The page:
As the executors declared that all of the debts and all of the legacies (save, of course, as to this disputed claim of William J. Lane) have been paid, and the shares remain unadministered, their "administrative title" to the personalty is at end, and, therefore, the personalty which falls within the residue must be handed over to the residuary legatee. But this act is not a sale or a transfer by the executors to the residuary legatee in the sense that one

App. Div.]

SECOND DEPARTMENT, JANUARY TERM, 1903.

acquires and the others relinquish a property right in the stock, for the property right of the legatee is derived from the will of the testator, and is not acquired from a transfer by the executors of the legal title vested in them for administrative purposes. The title vested in the executors is sufficient to make that sale to a third party valid, but does not give to a transfer of the legal title to their beneficiary the character of sale. The transfer referred to in the 9th article does not mean that there must be a sale, that is, a parting with her interest by the true owner, whose title was from the will, if she seeks to have her stock, when discharged from the administrative title of the exccutors, transferred to her on the books of the company, for if such be the construction of the article, it would require a sale when there was no intent to sell, but simply to take a step in further assurance of her title. The fact that the stock was transferable only on the books of the company, in person or by attorney, on the surrender of the certificate, if in accordance with the articles, merely "regulated the relation, * * but did not operate to prevent the vesting of the legal title." (Matter of Petition of Argus Co., supra; Chemical National Bank v. Colwell, 132 N. Y. 250.)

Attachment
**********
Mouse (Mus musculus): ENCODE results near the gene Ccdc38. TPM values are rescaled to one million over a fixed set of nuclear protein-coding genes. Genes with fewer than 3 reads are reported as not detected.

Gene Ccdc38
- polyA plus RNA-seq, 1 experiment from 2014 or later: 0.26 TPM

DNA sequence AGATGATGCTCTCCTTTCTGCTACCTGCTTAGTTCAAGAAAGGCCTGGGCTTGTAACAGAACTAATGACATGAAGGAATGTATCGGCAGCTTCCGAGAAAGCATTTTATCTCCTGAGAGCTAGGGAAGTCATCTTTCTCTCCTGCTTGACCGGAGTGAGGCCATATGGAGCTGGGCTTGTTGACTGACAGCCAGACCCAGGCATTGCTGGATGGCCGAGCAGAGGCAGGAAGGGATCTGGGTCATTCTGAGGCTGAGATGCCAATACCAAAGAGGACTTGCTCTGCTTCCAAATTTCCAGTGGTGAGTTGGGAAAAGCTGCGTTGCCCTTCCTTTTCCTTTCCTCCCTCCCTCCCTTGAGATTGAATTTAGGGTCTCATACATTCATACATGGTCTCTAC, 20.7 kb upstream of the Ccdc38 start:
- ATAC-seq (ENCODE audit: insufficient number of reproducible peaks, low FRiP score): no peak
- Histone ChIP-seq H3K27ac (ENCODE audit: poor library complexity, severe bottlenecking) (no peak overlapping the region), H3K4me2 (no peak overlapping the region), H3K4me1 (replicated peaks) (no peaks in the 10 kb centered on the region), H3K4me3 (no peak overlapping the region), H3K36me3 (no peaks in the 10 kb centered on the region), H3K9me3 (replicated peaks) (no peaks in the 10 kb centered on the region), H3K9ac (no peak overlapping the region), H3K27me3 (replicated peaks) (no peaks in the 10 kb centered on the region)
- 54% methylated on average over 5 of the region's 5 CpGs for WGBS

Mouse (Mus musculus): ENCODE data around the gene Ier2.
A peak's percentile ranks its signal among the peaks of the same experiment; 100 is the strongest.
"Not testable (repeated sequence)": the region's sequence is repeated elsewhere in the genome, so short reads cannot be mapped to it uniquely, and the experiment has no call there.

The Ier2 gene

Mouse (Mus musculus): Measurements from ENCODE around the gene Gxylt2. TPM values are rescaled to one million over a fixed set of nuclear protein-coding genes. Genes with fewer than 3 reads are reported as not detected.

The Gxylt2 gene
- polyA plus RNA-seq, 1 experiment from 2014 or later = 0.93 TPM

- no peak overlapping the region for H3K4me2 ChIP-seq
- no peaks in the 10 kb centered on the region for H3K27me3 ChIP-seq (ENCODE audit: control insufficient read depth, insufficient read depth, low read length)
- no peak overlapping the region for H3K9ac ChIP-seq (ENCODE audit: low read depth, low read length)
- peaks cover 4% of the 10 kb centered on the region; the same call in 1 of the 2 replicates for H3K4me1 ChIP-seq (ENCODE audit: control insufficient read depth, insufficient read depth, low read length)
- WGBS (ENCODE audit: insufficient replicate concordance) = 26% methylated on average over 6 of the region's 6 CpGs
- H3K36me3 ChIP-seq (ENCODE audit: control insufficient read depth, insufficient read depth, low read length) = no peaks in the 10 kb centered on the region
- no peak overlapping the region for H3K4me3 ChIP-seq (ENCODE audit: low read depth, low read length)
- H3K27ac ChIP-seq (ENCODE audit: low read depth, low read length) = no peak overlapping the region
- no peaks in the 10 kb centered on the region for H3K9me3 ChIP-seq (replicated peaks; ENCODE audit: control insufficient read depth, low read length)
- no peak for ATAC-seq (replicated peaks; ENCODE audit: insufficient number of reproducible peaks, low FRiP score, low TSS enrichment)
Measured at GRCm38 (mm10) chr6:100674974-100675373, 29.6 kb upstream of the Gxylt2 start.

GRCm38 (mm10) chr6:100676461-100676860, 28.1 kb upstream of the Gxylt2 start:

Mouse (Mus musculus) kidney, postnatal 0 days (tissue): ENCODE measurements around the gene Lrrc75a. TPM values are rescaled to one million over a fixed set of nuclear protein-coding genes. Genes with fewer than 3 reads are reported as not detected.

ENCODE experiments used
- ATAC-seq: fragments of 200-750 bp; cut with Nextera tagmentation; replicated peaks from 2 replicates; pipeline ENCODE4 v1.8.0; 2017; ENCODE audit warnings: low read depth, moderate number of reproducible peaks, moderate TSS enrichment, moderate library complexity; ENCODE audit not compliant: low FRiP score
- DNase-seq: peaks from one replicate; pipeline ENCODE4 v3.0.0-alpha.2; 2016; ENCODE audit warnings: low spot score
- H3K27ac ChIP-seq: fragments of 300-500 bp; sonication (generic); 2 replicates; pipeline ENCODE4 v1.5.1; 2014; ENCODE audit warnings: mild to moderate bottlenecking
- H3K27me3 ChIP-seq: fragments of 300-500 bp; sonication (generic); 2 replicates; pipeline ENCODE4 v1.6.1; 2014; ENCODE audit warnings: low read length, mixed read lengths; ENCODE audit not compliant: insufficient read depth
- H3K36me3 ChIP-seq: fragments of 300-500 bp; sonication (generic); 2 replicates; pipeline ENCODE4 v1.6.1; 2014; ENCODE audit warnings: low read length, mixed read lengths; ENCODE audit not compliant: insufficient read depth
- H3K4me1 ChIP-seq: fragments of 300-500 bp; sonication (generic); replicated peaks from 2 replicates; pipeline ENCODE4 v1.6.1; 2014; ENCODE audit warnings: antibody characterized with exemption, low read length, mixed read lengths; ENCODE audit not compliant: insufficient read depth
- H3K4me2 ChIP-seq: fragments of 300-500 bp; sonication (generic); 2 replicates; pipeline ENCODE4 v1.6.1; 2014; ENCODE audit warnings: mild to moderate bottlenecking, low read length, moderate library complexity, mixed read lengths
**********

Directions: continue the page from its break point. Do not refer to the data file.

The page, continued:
*

There is a discrimination to be made between the case at bar and Scruggs v. Cotterill (67 App. Div. 583). In the latter case the agreement provided for a sale from one party to another if either offered the stock for sale, and in case of the death of either party such a sale was provided for. The distinction is that a sale was required by the terms of the agreement, and that "the devolution of property by will is subject to the just obligations of the testator." In New England Trust Co. v. Abbott (162 Mass. 148) the decision turned upon a contract which the court construed to mean that whenever a stockholder desired to sell, he must sell to the association, and upon his death his executors should sell in the same fashion.

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As to the dividends, the rule is (to ascertain the amount of a general residue) that all the income of the estate not otherwise disposed of must be added to the residue. In Matter of Accounting of Benson (96 N. Y. 499, 511) the court say: "Ordinarily this is not important as to the interest upon the residue, as both principal and interest go to the same parties. But whenever it is important to